Ethan Stacy case breaking legal ground in Utah, Virginia

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SALT LAKE CITY -- The death of 4-year-old Ethan Stacy could bring about new legislation designed to prevent tragedies like his. That's exactly what came about after a similar tragedy in 2006.

Ethan's murder brings back memories of another horrific crime against a child.

The Shelby Andrews case

Ethan Stacy case breaking legal ground in Utah, Virginia

In 2006, 10-year-old Shelby Andrews was tortured and abused by her father and stepmother. Ryan and Angela Andrews are now serving 15 years to life in prison for her murder.

At the time, prosecutors could not seek the death penalty against the couple because they didn't think they could prove intent to kill.

"According to the prosecutors, the gray area was to go on a capital homicide case and get the death penalty, the intent had to be murder, not the result," said Rep. Paul Ray, R-Clinton.

Davis County prosecutors say although the Andrews did not receive a death sentence, they will likely stay in prison for the rest of their lives. Their first parole hearings are not scheduled until 2041.

Shelby's Law

Shelby lived in Ray's district. He wanted to make sure her death was not in vain.

Any time that anyone, especially a parent, can kill a child, to me that person doesn't deserve to be in society and we need to remove them from society permanently.

–Rep. Paul Ray

Ray wrote a bill that makes child abuse deaths involving reckless indifference a capital offense. Shelby's Law passed in 2007. Ethan's case could be the first one prosecuted under that law.

"Any time that anyone, especially a parent, can kill a child, to me that person doesn't deserve to be in society and we need to remove them from society permanently. Quite honestly, I don't think it's up to the taxpayers to pay $32,000 a year in all their medical costs to take care of these people," Ray said.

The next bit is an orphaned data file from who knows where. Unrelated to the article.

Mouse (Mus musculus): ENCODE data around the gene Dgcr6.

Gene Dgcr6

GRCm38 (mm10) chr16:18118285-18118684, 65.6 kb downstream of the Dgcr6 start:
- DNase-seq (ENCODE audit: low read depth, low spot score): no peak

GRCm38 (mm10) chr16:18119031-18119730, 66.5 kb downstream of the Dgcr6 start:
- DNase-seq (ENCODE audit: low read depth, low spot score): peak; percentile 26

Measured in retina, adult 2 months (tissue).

Ray says he plans to propose more legislation so cases like Shelby's and Ethan's don't happen again. He wants a so-called "rocket docket," which speeds up the time between a death sentence and execution.

Ray also plans to look at how custody cases are handled. "I chair a national task force on public safety, and we're going to draft legislation that each state can take a look at and see if they can do something to prevent these types of murder too," he said.

Friends and family call for 'Ethan's Law'

Meanwhile, Ethan's death may lead to a new law regarding parental custody.

Tammy Childress talks with KSL's Nicole Gonzales
Tammy Childress talks with KSL's Nicole Gonzales

Friends of Ethan's family who live in Virginia have started contacting congressional leaders to create "Ethan's Law." Tammy Childress, for one, is trying to gain support the legislation.

"If we wait, they'll forget; because that's what we do. We go on with life and people forget, and I don't want anyone to forget," she said.

Being from the same town of Richlands, Va., Childress knows Joe Stacy and his son well. The legislation she is pushing would set stricter guidelines to ensure a non-custodial parent takes proper care of their child during visitation.

In early May a court order required Joe Stacy to allow Ethan to visit his mother, Stephanie Sloop, in Layton. In those few days, police and prosecutes say Stephanie and her husband, Nathan Sloop, abused Ethan, killed him and tried to cover it up.

Ethan's Law would require background checks for anyone living where the child would be staying -- in this case, Nathan Sloop. Supervised visitation would also be a key point in the law.

"When something like this happens, when there is a non-custodial parent who is wanting visitation or something of that nature ... there are things they have to do to earn that right," Childress says.

No formal charges have been filed yet against Nathan and Stephanie Sloop. Prosecutors are still waiting for the medical examiner to determine Ethan's cause of death before making any decisions.

Childress also provided the beautiful final resting place for Ethan. She gave her own burial plot to him, which is right next to her father's grave and at the highest point of the cemetery.


Story compiled with contributions from Sandra Yi, Nicole Gonzales and Andrew Adams.

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